Montana wheat shipments to Pacific Northwest ports continue to improve after a cold, sluggish winter for BNSF trains.
The state’s $1 billion a year wheat industry had been all but sidetracked for several months as bad weather, track construction and oil traffic contributed to a 40-plus-day backlog of several thousand grain cars. Unable to move, wheat was piling up at elevators across the state.
As weather conditions have improved, the delays have dropped below 30 days. The number of Montana grain cars past due through the end of May was 2,833, down 283 cars from a month earlier.
“They’re chewing through the pile pretty good,” said Lochiel Edwards, a Big Sandy farmer who works on rail issues for the Montana Grain Growers Association.
Edwards said that 110-car grain shuttles, the bread and butter of Montana wheat shipments, are completing up to 2.5 trips a month, slightly less than the 2.7 trips per month target that farmers would like to see, but getting within an acceptable range.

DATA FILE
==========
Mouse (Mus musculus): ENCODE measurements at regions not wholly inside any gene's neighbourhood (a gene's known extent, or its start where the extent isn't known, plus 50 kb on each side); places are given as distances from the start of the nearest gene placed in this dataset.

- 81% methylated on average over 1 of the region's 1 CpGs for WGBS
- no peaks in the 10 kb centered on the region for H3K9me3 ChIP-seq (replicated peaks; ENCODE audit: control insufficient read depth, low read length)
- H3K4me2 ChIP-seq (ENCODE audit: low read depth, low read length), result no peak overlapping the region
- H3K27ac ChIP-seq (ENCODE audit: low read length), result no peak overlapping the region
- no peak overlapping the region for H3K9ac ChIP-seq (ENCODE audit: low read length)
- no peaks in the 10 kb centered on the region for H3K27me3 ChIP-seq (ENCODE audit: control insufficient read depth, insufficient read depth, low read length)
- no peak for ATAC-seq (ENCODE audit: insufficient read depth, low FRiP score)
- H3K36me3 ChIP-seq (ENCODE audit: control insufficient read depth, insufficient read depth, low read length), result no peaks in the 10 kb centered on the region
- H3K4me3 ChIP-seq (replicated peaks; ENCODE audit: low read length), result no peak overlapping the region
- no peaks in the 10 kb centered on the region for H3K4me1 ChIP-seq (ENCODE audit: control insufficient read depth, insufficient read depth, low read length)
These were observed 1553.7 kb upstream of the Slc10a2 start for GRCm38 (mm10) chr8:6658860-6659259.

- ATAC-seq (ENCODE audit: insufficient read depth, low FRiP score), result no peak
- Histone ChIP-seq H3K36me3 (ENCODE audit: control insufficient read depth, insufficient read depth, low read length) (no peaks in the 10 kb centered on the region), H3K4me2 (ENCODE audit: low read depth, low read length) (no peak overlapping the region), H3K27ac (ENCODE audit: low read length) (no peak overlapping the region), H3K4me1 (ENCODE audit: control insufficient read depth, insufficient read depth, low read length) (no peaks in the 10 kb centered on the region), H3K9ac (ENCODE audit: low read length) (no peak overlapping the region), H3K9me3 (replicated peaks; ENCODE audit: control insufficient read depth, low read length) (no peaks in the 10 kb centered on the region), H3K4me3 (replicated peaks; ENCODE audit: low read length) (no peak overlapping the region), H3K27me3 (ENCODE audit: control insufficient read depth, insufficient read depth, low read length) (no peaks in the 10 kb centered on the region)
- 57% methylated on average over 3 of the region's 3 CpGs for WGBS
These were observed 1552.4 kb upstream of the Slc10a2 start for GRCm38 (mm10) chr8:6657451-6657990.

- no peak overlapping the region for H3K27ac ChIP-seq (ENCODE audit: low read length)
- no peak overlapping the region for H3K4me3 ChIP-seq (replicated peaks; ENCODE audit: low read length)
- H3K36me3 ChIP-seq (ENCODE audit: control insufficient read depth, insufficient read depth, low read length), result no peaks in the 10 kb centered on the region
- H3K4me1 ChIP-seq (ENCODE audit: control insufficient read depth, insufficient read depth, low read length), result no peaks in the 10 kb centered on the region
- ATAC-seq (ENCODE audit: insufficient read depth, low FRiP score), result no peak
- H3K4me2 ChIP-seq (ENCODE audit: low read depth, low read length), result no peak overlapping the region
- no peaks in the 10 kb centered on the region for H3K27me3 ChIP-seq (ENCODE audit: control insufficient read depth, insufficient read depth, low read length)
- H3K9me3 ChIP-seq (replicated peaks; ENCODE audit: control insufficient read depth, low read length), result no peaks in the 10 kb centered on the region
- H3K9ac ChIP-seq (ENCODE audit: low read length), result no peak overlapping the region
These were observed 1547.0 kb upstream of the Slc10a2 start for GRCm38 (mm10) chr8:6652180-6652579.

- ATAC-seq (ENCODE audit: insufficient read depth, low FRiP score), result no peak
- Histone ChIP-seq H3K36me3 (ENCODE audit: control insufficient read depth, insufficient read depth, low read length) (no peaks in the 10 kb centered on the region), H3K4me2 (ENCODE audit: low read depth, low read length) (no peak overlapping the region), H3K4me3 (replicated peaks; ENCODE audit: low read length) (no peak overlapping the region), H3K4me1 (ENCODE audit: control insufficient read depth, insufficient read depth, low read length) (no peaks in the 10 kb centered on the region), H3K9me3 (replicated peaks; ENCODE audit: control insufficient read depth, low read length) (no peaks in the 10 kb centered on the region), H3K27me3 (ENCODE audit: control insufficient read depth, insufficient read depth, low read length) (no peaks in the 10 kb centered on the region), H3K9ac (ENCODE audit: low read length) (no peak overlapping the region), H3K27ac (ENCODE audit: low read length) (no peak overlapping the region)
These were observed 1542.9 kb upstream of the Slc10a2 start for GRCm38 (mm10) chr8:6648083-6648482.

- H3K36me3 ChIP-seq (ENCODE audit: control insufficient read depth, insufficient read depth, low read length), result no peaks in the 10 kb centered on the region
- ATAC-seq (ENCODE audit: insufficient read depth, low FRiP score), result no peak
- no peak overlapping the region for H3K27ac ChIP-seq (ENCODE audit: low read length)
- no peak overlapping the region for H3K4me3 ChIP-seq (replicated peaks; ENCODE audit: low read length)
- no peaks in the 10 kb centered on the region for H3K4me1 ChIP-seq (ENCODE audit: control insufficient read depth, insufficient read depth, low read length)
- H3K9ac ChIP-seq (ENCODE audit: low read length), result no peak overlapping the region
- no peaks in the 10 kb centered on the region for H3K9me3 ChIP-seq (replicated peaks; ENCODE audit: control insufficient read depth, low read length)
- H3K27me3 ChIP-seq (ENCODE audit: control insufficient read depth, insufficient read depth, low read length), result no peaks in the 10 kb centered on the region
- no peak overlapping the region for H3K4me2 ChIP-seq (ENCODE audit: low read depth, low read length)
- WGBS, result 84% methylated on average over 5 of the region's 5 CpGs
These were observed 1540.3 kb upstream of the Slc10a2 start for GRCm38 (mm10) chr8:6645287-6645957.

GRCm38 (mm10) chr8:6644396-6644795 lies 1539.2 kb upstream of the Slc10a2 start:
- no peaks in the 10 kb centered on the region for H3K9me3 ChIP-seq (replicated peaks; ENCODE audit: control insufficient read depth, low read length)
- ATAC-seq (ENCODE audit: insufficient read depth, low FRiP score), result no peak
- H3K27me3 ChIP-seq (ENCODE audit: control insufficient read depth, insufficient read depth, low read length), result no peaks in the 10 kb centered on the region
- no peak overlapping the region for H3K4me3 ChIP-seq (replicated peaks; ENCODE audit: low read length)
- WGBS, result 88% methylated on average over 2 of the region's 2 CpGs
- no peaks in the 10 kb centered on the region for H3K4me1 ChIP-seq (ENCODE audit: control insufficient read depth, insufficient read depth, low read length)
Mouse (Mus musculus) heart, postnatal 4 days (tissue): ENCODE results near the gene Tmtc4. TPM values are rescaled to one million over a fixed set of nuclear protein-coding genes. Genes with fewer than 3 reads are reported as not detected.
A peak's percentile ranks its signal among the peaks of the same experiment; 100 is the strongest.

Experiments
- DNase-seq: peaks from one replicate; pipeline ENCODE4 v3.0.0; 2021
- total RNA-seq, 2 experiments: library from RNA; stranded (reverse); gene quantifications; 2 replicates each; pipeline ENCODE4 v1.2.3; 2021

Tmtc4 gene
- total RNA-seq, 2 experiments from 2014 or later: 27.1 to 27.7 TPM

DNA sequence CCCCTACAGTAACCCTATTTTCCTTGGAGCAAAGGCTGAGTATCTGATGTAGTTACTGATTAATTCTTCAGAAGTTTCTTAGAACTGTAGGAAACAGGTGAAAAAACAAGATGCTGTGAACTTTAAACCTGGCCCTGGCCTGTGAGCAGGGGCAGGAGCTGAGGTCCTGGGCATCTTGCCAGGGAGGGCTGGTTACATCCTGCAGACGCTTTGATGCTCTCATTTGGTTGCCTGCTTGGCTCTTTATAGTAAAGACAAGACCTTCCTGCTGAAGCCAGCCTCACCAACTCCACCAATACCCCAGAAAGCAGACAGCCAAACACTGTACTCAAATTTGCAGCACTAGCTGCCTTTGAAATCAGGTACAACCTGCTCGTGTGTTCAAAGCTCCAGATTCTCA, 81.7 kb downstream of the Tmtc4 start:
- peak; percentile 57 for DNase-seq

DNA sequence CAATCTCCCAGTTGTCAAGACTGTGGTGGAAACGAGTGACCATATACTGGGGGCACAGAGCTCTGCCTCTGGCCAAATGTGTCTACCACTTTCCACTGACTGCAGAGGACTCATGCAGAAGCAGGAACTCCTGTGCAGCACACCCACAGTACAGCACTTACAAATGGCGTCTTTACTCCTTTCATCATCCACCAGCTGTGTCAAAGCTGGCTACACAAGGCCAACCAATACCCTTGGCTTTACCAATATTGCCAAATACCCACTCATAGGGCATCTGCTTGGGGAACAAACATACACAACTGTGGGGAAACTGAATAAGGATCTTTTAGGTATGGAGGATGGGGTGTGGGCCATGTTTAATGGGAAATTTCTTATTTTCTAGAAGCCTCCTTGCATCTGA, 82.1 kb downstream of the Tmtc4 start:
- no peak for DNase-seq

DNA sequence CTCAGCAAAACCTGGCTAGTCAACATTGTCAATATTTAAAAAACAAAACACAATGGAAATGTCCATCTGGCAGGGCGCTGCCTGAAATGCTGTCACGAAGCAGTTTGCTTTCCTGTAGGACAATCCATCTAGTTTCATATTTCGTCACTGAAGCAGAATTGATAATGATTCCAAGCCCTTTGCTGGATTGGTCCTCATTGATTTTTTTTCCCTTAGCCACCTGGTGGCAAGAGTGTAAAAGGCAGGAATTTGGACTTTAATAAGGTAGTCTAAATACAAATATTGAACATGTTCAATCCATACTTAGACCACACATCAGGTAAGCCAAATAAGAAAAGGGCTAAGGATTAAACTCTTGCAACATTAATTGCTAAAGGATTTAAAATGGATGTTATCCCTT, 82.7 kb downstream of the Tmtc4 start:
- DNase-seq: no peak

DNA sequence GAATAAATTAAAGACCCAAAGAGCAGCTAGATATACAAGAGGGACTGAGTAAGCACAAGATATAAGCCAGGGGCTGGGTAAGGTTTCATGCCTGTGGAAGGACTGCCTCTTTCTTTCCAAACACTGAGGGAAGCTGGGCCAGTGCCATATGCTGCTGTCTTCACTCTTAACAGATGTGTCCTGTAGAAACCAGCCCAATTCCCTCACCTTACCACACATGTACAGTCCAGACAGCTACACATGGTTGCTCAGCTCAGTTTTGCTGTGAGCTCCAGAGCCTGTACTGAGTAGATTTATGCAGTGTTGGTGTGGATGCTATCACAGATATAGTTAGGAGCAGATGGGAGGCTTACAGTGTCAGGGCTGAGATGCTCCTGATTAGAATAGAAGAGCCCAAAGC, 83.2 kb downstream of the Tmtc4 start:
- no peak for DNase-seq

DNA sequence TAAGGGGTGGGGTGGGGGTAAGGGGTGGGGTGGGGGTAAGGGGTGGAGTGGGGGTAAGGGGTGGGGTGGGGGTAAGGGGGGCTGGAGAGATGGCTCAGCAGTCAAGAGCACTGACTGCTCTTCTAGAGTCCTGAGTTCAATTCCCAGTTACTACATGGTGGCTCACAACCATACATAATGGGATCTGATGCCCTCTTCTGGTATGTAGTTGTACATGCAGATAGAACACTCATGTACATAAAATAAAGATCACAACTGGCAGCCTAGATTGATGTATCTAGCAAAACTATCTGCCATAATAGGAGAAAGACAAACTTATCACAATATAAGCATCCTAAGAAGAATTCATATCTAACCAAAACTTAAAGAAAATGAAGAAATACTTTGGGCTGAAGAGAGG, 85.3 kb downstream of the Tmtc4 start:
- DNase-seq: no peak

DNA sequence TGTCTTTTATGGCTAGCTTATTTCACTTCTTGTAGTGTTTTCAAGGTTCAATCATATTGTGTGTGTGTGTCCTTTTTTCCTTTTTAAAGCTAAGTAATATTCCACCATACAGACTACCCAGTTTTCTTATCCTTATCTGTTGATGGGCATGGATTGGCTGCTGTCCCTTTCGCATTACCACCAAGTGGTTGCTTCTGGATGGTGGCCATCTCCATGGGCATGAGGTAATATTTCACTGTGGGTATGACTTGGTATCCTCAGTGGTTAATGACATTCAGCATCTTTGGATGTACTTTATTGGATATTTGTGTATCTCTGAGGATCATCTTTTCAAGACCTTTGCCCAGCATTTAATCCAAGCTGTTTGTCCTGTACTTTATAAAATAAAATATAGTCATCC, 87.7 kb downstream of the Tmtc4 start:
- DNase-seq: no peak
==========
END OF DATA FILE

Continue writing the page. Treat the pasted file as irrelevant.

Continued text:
Still straggling are non-shuttle shipments of fewer than 100 cars. Those shipments are pieced together with other small freight amounts and ship at a slower pace, even without track congestion.
BNSF advised farmers May 30 that thawing ground frost was creating soft track bed conditions between Glasgow and Minot, N.D., which meant traffic was slower in those areas. Soft ground issues were popping up across North Dakota from the Montana state line to Grand Forks.
Past due rail cars in North Dakota at May’s end numbered 6,703 with an average 30.9 days late.
BNSF will spend $5 billion on track improvements this year, including a double-line project between Glasgow and Minot to improve wheat and oil traffic. Large siding projects are underway in Forsyth and Glendive to accommodate several shuttle trains, each more than a mile long.